ICOs require a regulatory approach that protects consumers if they are to support innovation, says ACCA

The need to balance risk and innovation has never been greater, as blockchain technology and cryptocurrencies increasingly mature and enter the mainstream, says ACCA (the Association of Chartered Certified Accountants).

In its new report - ICOs: real deal or token gesture? ACCA has found that due to the upsurge in the use of Initial Coin Offerings (ICOs) – originally developed for funding blockchain based innovation - regulation and risk need to be at the forefront of the current conversation. 

An ICO investment is made via a cryptocurrency and investors get coins (tokens) instead of shares and thus, many ICOs fall outside existing securities regulation. The last six months of 2017 saw ICOs gaining increased attention from businesses and investors with funds raised 40 times more than in the previous year. ICOs have become popular because businesses can obtain new funding with less complexity and greater speed than traditional methods.

Narayanan Vaidyanathan, head of business insights at ACCA, says: 

‘Innovation is crucial to an organisation’s long-term success, but in future, businesses will need to be mindful of the risks and ethical issues posed by cutting corners in using unregulated alternative funding methods. 

‘High-short-term gains in using ICOs might look appealing to investors, but it’s easy to fall victim to a scam and for the investment to be lost. Wider risks involved pertain to ICOs being used as vehicles for money laundering.’

Regulators from around the world have adopted various approaches to curb threats posed by investments in ICOs and focus on the two headline features of protection for unsophisticated participants, and whether an ICO qualifies as a security with the associated regulatory controls.

In the US, the Securities and Exchange Commission has identified certain ICOs, which are not acceptable and has put a stop to their fundraising, while others like South Korea and China have banned ICOs outright.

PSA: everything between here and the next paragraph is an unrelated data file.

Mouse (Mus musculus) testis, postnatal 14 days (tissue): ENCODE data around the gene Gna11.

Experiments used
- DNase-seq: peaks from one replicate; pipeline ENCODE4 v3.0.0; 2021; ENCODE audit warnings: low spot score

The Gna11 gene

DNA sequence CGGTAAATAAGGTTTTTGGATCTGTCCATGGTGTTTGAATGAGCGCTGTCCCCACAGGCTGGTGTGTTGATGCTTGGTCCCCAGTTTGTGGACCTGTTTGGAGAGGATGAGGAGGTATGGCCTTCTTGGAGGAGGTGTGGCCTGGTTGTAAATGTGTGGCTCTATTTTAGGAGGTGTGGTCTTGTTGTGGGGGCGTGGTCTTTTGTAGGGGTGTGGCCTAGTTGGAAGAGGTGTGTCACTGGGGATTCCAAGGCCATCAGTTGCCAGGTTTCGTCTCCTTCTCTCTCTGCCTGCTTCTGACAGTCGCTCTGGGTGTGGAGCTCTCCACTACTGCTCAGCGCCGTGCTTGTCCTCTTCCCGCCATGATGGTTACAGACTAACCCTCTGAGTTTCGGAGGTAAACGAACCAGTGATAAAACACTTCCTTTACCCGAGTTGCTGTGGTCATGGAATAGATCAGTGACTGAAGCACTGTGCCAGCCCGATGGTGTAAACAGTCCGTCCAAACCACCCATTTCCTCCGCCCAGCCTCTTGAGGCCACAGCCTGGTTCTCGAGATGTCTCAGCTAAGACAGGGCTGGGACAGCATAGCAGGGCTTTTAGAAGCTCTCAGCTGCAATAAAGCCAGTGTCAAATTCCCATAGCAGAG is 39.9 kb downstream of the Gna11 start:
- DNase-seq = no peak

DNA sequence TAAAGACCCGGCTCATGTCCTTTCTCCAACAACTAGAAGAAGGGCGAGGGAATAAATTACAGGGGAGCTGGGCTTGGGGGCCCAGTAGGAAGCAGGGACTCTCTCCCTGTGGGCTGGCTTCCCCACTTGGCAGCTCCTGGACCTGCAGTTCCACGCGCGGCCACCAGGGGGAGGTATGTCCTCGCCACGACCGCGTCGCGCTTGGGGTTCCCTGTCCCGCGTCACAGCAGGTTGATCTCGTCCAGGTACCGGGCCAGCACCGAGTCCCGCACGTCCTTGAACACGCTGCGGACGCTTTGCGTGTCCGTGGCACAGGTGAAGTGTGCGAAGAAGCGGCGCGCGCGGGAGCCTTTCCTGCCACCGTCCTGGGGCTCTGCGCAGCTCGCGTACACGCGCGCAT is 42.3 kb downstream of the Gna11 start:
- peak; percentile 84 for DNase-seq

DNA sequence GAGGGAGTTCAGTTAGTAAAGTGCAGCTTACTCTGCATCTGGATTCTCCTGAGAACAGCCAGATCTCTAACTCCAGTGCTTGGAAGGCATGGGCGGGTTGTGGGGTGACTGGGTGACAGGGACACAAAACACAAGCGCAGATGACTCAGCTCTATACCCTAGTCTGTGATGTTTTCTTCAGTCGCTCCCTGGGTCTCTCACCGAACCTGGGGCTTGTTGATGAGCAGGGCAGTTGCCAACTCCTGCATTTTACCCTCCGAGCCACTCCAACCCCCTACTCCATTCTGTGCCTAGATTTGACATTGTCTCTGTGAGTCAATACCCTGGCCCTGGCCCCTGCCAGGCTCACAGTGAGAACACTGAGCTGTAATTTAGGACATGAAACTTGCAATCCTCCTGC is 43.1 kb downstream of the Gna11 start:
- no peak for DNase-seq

Narayanan Vaidyanathan continues: 

‘Now is the time for professional accountants to keep abreast of the developments surrounding ICOs as blockchain and distributed ledger technologies have the potential to be a real disruptor of the finance function. There is a vast opportunity for accountants to guide organisations by staying on top of regulatory announcements in their jurisdictions, and more generally to bring their training in risk, compliance and governance along with their ethical compass to this emerging area.’ 

You can view the full report here

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Chanel Townsend

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Notes to editors

About ACCA

ACCA (the Association of Chartered Certified Accountants) is the global body for professional accountants, offering business-relevant, first-choice qualifications to people of application, ability and ambition around the world who seek a rewarding career in accountancy, finance and management. 

ACCA supports its 200,000 members and 486,000 students in 180 countries, helping them to develop successful careers in accounting and business, with the skills required by employers. ACCA works through a network of 101 offices and centres and more than 7,200 Approved Employers worldwide, who provide high standards of employee learning and development. Through its public interest remit, ACCA promotes appropriate regulation of accounting and

conducts relevant research to ensure accountancy continues to grow in reputation and influence.

ACCA is currently introducing major innovations to its flagship qualification to ensure its members and future members continue to be the most valued, up to date and sought-after accountancy professionals globally. 

Founded in 1904, ACCA has consistently held unique core values: opportunity, diversity, innovation, integrity and accountability. 

"High-short-term gains in using ICOs might look appealing to investors, but it’s easy to fall victim to a scam and for the investment to be lost."

Narayanan Vaidyanathan - head of business insights at ACCA